The switch 130 may hold data from one segment (e.g., 160 a) before forwarding the data to the other segment (e.g., 160 b). The size (e.g., depth and width) of the buffers 140 and 150 may be adjusted to meet the design criteria of a particular implementation. The switch 130 may also allow simultaneous access from two independent components (e.g., the components A and D) to two other components (e.g., the components B and C). In one example, the segment 160 a and the segment 160 b may operate at the same frequency. In another example, the segment 160 a may operate at a first frequency and the segment 160 b may operate at a second frequency. The first frequency may be the same, greater than or less than the second frequency.
The system 100 may be extended into multiple segments with multiple buffers and forwarding logic. The system 100 may (i) reduce idle cycles, (ii) increase bus bandwidth and performance, (iii) support components that run at different bus frequencies. The system 100 may be implemented generically and be used in any shared bus architecture, be in systems or VLSI chips.
The control logic portion 174 a may receive a bus busy signal (e.g., BUSY) from the bus segment 160 a. The signal BUSY generally indicates if the bus segment 160 has traffic (e.g., data, addresses, etc.). The control portion 170 a allows data to be transferred from the buffer 140 to the bus segment 160 a by closing the switch 172 a if the signal BUSY indicates that the bus segment 160 a is not busy. If the signal BUSY indicates that the bus segment 160 is busy, then the control portion 170 a opens the switch 172 a, not allowing data to be presented from the buffer 140. The control portion 170 b provides similar operation while the control portion 170 a is shown with a switch 172 a, other components may be implemented to meet the design criteria of a particular implementation. For example, a tri-state buffer may be implemented to control data flow. The buffer 140 may load information from the bus segment 160 b while the buffer 150 loads information from the bus segment 160 a. Information (e.g., data, addresses, etc.) may be unloaded from the buffer 140 once the bus segment 160 a is not busy. Similarly, data may be unloaded from the buffer 150 once the bus segment 160 b is not busy. Portions of data may be loaded and/or unloaded from the buffers 140 and 150 at different times. For example, if the component A needs to send a large piece of data to the component B, a first portion of the data can be loaded into the buffer 140 while a smaller portion of data is being loaded from the component C to the buffer 150. The buffer B may start unloading data to the bus segment 160 b, which may interrupt the data being loaded into the buffer 140. After the data is unloaded from the buffer 150, additional data may be loaded into the buffer 140.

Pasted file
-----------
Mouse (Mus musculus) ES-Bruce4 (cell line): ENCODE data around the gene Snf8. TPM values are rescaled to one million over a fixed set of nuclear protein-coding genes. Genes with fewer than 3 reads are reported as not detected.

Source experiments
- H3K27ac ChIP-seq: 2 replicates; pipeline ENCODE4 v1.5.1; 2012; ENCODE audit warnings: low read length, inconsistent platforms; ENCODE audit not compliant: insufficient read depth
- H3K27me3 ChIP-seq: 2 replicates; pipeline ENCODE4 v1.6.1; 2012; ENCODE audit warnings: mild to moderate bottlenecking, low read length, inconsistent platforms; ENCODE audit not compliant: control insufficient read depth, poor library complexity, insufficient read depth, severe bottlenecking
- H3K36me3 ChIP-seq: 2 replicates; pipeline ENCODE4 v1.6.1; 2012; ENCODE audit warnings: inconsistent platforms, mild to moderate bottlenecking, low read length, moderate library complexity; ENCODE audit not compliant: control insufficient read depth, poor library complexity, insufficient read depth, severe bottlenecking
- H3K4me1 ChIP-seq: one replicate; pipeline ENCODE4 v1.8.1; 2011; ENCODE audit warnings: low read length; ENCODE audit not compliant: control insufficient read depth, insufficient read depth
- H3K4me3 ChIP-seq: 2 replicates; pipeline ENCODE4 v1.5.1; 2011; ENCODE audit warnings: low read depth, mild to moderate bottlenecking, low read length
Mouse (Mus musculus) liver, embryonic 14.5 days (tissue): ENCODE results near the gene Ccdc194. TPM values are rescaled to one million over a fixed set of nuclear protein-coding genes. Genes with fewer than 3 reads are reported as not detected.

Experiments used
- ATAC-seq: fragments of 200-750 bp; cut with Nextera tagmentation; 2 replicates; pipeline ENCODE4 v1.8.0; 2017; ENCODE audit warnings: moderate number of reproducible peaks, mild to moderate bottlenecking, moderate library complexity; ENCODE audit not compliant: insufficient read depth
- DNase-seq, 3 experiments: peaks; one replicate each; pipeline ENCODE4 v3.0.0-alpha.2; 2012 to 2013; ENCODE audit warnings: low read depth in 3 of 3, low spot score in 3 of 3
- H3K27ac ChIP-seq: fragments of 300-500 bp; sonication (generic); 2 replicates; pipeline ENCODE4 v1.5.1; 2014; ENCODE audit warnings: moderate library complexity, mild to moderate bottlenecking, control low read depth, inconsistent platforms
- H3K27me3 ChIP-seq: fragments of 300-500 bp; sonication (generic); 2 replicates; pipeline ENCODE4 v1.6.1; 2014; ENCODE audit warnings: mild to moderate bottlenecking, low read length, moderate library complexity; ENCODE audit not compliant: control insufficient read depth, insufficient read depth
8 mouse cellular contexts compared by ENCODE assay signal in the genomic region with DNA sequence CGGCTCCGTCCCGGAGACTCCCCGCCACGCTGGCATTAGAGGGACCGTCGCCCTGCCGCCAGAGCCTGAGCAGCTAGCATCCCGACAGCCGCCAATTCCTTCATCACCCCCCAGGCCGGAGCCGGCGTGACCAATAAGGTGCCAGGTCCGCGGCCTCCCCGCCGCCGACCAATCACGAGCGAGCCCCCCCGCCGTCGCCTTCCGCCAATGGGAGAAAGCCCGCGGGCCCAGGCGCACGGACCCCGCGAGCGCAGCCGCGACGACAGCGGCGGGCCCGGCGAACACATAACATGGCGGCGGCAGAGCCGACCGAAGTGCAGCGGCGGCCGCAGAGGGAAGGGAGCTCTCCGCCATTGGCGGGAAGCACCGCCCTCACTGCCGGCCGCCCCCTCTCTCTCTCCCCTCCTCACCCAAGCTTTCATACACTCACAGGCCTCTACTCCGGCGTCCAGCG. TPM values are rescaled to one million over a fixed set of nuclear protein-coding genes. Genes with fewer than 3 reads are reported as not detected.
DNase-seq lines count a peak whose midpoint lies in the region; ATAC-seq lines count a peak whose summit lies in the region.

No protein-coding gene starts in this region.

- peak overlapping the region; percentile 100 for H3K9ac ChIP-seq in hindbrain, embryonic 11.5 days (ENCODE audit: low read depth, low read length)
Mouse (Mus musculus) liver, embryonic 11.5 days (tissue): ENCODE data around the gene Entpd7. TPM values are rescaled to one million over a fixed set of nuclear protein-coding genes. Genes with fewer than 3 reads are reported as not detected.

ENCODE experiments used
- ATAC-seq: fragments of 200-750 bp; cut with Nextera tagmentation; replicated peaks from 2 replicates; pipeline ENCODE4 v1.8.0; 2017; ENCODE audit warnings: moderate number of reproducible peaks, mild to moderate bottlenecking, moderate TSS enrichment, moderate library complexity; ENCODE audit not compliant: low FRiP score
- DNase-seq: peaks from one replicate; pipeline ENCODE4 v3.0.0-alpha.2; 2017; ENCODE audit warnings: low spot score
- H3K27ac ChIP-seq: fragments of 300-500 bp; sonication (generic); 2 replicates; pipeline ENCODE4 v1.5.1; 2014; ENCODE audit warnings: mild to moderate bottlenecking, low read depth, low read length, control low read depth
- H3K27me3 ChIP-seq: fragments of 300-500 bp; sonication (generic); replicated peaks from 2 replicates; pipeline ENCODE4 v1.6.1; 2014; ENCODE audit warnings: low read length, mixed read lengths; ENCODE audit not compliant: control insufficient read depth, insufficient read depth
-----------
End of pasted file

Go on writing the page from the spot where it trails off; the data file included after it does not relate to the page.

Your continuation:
As used herein, the term “simultaneously” is meant to describe events that share some common time period but the term is not meant to be limited to events that begin at the same point in time, end at the same point in time, or have the same duration.
While the invention has been particularly shown and described with reference to the preferred embodiments thereof, it will be understood by those skilled in the art that various changes in form and details may be made without departing from the spirit and scope of the invention.
|Cited Patent||Filing date||Publication date||Applicant||Title|
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|US6816934 *||Apr 28, 2003||Nov 9, 2004||Hewlett-Packard Development Company, L.P.||Computer system with registered peripheral component interconnect device for processing extended commands and attributes according to a registered peripheral component interconnect protocol|
|US6889275 *||Apr 22, 2002||May 3, 2005||Interuniversitaire Micro-Elektronica Centrum (Imec Vzw)||Resource interconnection patterns in a customized memory organization context|
|US20020083255 *||Jun 29, 2001||Jun 27, 2002||Roy Greeff||Method and apparatus using switches for point to point bus operation|
|U.S. Classification||710/306, 710/310, 710/305|
|International Classification||G06F13/40, G06F13/36|
|Nov 19, 2003||AS||Assignment|
Owner name: LSI LOGIC CORPORATION, CALIFORNIA
Free format text: ASSIGNMENT OF ASSIGNORS INTEREST;ASSIGNOR:KOE, WERN-YAN;REEL/FRAME:014724/0986
Effective date: 20031118
|Nov 6, 2009||FPAY||Fee payment|
Year of fee payment: 4
|Oct 9, 2013||FPAY||Fee payment|
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|May 8, 2014||AS||Assignment|
Owner name: DEUTSCHE BANK AG NEW YORK BRANCH, AS COLLATERAL AG
Free format text: PATENT SECURITY AGREEMENT;ASSIGNORS:LSI CORPORATION;AGERE SYSTEMS LLC;REEL/FRAME:032856/0031
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|Jun 6, 2014||AS||Assignment|
Owner name: LSI CORPORATION, CALIFORNIA
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|Apr 3, 2015||AS||Assignment|
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|Feb 2, 2016||AS||Assignment|